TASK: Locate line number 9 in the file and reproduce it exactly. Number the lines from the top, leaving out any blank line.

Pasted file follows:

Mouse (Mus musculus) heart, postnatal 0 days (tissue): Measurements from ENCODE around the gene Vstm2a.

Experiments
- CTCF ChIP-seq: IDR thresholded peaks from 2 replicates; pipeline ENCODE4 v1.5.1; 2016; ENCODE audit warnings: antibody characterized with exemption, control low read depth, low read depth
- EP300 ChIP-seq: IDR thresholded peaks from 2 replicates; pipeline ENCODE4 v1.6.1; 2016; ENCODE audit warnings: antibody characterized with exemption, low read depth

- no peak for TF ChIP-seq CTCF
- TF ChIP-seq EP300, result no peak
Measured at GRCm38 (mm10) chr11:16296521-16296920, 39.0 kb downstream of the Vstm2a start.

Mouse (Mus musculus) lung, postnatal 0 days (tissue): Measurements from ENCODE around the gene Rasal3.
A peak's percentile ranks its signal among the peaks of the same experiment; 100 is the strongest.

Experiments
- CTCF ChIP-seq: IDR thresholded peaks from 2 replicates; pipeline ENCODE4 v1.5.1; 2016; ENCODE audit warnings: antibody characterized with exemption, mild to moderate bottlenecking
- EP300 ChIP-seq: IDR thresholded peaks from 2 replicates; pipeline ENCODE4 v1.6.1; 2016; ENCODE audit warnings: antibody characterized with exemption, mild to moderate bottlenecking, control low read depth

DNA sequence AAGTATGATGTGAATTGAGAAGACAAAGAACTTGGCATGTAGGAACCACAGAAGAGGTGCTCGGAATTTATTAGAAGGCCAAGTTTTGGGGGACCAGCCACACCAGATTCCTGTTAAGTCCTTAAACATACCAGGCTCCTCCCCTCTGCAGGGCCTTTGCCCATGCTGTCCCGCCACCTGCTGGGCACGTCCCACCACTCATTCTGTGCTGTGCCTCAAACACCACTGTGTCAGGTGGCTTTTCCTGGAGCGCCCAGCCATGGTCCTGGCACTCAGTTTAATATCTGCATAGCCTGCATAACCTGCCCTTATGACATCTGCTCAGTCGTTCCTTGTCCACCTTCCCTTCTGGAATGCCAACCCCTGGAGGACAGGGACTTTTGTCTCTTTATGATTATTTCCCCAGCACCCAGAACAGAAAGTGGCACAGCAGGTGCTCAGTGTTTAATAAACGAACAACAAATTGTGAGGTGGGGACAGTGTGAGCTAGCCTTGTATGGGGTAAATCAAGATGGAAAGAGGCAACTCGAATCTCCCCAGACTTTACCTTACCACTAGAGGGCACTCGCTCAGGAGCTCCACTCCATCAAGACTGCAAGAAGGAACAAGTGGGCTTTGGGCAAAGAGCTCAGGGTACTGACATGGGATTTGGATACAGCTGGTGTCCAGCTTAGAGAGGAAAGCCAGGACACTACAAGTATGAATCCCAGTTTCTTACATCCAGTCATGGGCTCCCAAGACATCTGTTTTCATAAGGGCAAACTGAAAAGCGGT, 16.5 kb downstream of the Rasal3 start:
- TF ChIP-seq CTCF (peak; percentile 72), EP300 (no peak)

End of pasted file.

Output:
A peak's percentile ranks its signal among the peaks of the same experiment; 100 is the strongest.